After over a decade of being stuck in a rut of abject failure (The Last Airbender, The Happening) and dull misfires (Lady in the Water), the director once proclaimed as the next Spielberg, M. Night Shyamalan seemed to be growing more and more distant from his early The Sixth Sense and Unbreakable (which many call his best film) promise. Until in 2015 a glimmer of hope arrived in the flawed but improved low budget offering The Visit but can Shyamalan truly get back on form with his interesting new Horror/Thriller Split, which seems blessed by a potential-filled concept.
Friends Casey (Anya Taylor-Joy), Claire (Haley Lu Richardson) and Marcia (Jessica Sula) are kidnapped from a car park by a man called Kevin (James McAvoy). They all soon wake in an undisclosed room and fear the worst, however their fears cannot prepare them for what comes next, as Kevin has an extreme case of Dissociative Identity Disorder (DID) and the girls will have to circumnavigate Kevin’s 23 personalities if they are to survive but as all these personalities talk of the arrival of a 24th called ‘The Beast’, things could get worse...
As premises go, this is a great one but Shyamalan’s recent struggles suggest that, like Kevin, this film could go any way, thankfully it emerges as his best film in over a decade. The strength of the film, which has vibes of 10 Cloverfield Lane and Psycho about it, cannot be put down to just one aspect, as this is an ambitious work that touches on many intriguing ideas. Split is really a story about how the abused can be transformed by their past into something dangerous and disturbed and while some may well be thrown by how the film comes to venture into full on Horror at the end, not to mention the exaggerated approach, this is an entertaining and occasionally unsettling (see a particular flashback for Casey) experience.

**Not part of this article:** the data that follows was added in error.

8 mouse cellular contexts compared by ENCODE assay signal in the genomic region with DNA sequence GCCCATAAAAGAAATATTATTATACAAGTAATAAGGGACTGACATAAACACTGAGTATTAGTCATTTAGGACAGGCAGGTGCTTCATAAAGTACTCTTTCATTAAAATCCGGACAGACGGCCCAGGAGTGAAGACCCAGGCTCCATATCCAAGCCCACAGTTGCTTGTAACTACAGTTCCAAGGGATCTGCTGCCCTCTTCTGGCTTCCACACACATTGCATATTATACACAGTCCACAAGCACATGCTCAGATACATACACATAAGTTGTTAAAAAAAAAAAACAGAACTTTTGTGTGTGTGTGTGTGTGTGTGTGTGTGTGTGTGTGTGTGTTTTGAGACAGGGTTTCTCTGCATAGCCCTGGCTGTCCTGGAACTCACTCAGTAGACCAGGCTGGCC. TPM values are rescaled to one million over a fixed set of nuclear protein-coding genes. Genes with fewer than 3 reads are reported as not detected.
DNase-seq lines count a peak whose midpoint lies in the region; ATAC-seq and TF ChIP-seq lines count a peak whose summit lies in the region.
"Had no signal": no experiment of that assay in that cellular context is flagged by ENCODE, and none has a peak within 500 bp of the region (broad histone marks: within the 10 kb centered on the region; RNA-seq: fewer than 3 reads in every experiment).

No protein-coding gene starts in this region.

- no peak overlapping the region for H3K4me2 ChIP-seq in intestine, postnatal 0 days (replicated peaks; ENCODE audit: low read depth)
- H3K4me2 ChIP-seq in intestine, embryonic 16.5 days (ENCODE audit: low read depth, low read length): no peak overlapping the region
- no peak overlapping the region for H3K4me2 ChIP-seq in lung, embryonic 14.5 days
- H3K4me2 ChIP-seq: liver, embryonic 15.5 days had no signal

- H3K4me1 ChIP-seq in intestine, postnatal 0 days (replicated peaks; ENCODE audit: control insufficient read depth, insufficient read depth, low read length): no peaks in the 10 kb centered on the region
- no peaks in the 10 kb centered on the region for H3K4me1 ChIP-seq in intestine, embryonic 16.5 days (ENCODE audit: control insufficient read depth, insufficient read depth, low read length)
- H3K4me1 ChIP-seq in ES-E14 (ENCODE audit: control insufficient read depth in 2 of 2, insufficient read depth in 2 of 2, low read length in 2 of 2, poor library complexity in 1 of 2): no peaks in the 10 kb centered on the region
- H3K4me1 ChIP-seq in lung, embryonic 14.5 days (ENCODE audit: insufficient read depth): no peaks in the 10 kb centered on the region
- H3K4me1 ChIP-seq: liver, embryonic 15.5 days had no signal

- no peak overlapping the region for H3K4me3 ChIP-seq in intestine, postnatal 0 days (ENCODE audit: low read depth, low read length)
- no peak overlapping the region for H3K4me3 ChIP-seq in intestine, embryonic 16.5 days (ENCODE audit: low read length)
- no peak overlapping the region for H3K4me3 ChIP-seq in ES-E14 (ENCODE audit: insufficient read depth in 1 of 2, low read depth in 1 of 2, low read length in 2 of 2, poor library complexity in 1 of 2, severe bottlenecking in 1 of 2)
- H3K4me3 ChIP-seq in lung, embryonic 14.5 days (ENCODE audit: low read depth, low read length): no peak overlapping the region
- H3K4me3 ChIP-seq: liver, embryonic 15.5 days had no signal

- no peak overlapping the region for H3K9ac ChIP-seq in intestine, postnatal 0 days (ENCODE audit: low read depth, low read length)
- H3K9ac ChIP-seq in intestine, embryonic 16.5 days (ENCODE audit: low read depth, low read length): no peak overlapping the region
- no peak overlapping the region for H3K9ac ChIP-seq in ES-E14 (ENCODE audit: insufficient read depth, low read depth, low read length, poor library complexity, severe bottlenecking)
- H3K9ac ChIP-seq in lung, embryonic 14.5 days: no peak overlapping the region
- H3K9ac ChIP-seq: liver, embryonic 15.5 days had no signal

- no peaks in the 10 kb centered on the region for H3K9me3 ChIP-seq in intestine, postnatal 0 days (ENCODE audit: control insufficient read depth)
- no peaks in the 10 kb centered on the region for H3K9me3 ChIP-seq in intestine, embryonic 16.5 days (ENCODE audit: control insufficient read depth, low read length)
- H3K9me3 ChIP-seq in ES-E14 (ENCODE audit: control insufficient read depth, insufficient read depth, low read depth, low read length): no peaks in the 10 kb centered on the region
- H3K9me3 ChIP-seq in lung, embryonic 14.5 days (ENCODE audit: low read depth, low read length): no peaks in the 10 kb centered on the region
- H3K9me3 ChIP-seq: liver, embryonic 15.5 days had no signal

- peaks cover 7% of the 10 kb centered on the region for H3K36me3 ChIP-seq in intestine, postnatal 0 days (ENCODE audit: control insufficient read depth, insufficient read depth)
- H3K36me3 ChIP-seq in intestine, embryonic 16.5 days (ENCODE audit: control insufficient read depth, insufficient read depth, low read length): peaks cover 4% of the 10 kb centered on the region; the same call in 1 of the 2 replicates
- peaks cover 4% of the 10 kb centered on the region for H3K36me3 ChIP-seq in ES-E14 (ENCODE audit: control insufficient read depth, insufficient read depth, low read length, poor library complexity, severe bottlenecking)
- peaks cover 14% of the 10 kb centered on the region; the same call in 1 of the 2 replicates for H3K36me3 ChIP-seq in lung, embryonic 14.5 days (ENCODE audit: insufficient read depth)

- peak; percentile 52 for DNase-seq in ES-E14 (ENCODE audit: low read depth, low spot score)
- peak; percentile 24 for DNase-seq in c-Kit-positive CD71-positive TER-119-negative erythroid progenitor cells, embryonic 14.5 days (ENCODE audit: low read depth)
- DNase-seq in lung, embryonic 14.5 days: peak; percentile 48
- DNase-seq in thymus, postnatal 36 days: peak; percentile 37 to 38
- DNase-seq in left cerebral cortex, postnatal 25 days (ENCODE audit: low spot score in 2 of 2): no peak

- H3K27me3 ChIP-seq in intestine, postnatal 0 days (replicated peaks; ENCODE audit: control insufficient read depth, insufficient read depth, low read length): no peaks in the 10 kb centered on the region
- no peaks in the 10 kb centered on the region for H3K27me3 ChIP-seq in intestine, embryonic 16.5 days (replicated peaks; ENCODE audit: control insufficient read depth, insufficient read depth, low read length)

The cast are great, with Taylor-Joy being a refreshingly more switched on and intelligent “victim” than often portrayed in this kind of film and Betty Buckley being a wonderful character as Kevin’s understanding therapist Dr. Karen Fletcher. However, this is James McAvoy’s film and he is show stealing, portraying so many personalities (from a 9 year old to a stern middle aged woman) with subtle nuances and perfect personal touches, that you eventually notice who has taken over Kevin’s body before they even speak. McAvoy is awards worthy here and elevates the film from a fun ‘70s Horror throwback or B-Movie into something psychologically deep drilling and rather affecting (as Kevin comes to have a touch of The Fly’s Seth Brundle about him).
It is not perfect - Claire and Marcia are forgettable and some ideas are not fleshed out as well as they could be - but Split is a true return to form for Shyamalan, who delivers the kind of film here, we craved from him the last few years. Complete with a lead performance so compelling and ingenious that even the odd pole vault from realism to dark fantasy is made tangible. Not to mention that closing moment, which suggests that Shyamalan is well and truly delving back into the kind of work many cite is his best. Welcome back!
SPLIT / CERT: 15 / DIRECTOR & SCREENPLAY: M. NIGHT SHYAMALAN / STARRING: JAMES MCAVOY, ANYA TAYLOR-JOY, BETTY BUCKLEY, HALEY LU RICHARDSON, JESSICA SULA / RELEASE DATE: OUT NOW
Expected Rating: 5/10